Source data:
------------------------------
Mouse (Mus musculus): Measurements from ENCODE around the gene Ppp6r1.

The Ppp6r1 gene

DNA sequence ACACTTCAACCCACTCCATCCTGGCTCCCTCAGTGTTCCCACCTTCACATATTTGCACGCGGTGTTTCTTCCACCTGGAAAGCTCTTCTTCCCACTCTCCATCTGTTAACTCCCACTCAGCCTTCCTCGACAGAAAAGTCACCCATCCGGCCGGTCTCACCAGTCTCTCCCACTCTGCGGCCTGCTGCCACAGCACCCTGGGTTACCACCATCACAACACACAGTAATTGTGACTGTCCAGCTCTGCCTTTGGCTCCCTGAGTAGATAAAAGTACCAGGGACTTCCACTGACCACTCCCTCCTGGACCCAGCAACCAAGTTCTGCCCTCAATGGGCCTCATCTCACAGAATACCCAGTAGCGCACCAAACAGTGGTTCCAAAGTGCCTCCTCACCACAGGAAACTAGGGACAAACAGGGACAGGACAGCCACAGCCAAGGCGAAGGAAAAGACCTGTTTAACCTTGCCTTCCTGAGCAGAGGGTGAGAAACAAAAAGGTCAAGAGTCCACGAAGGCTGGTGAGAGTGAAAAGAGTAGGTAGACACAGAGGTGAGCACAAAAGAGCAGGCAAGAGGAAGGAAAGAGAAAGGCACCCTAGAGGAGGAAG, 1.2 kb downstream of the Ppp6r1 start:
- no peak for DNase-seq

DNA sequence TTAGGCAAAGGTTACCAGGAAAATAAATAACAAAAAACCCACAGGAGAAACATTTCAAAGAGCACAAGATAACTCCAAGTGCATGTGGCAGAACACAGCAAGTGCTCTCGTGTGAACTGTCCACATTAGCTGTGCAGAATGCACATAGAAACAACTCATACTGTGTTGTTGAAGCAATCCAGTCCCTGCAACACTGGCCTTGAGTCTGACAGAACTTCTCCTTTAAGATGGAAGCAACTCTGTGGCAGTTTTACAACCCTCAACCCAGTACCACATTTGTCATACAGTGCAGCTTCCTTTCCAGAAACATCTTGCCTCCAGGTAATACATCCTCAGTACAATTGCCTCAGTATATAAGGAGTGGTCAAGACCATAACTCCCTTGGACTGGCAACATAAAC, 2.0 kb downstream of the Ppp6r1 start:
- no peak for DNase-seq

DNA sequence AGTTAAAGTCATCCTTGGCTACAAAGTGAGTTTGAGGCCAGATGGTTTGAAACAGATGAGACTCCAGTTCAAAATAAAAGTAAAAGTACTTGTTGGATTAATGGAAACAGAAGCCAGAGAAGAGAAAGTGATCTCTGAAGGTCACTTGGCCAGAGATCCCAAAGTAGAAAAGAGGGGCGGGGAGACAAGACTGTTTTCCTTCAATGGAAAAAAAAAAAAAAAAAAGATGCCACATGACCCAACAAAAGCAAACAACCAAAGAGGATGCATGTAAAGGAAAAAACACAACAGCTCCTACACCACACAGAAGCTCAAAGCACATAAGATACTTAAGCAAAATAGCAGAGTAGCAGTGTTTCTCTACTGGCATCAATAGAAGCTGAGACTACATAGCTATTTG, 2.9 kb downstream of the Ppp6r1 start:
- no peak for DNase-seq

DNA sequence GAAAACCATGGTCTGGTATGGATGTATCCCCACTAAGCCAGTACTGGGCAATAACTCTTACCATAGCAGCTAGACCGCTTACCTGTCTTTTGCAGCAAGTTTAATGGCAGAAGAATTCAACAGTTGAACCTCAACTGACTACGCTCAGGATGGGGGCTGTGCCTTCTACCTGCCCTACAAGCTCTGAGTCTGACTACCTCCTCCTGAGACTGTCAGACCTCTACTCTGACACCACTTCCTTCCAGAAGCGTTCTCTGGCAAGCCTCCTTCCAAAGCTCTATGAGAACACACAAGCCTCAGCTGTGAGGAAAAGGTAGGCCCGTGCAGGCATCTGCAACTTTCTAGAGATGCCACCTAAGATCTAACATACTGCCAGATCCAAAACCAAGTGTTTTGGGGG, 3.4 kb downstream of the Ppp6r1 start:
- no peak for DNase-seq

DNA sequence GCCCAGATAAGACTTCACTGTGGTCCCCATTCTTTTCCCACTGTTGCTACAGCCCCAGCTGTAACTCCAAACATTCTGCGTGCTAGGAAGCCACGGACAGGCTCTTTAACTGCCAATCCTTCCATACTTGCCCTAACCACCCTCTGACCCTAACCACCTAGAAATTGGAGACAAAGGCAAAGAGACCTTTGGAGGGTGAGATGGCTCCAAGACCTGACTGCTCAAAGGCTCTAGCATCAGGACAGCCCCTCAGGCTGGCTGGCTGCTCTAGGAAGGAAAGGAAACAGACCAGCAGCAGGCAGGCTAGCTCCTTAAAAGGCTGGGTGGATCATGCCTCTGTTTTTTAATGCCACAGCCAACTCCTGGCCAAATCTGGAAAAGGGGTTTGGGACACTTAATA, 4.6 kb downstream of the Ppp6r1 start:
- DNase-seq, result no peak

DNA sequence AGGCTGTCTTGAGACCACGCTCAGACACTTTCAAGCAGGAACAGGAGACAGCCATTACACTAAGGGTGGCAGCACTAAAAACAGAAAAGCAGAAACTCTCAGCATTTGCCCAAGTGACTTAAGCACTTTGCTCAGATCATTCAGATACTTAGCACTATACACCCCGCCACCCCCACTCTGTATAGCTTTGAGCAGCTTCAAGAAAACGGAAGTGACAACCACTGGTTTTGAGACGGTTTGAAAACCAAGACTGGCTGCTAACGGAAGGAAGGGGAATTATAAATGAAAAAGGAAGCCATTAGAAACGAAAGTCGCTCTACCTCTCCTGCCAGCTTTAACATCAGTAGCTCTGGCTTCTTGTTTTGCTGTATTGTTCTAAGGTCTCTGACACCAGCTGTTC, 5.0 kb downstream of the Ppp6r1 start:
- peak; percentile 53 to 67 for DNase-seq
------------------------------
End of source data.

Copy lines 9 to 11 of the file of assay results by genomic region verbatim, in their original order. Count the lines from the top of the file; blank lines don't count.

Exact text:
DNA sequence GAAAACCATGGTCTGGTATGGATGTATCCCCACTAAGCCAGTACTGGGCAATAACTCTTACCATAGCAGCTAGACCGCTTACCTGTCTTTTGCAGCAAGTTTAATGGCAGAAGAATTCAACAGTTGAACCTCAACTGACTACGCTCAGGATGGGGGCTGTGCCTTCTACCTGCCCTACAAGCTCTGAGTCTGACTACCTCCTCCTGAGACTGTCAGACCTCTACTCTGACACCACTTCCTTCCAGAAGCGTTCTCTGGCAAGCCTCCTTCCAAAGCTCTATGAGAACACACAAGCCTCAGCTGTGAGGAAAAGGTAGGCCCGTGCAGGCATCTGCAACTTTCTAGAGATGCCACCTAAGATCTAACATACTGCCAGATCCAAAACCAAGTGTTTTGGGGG, 3.4 kb downstream of the Ppp6r1 start:
- no peak for DNase-seq

DNA sequence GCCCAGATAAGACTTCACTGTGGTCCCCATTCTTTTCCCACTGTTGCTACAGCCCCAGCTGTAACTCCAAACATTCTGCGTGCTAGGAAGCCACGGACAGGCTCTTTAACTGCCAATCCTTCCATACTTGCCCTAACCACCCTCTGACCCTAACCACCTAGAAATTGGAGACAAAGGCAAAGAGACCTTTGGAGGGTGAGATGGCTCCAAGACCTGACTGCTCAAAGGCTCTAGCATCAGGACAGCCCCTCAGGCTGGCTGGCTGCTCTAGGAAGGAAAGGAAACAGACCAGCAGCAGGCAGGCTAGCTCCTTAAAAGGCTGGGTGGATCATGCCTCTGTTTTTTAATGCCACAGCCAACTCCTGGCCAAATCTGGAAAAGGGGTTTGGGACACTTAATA, 4.6 kb downstream of the Ppp6r1 start: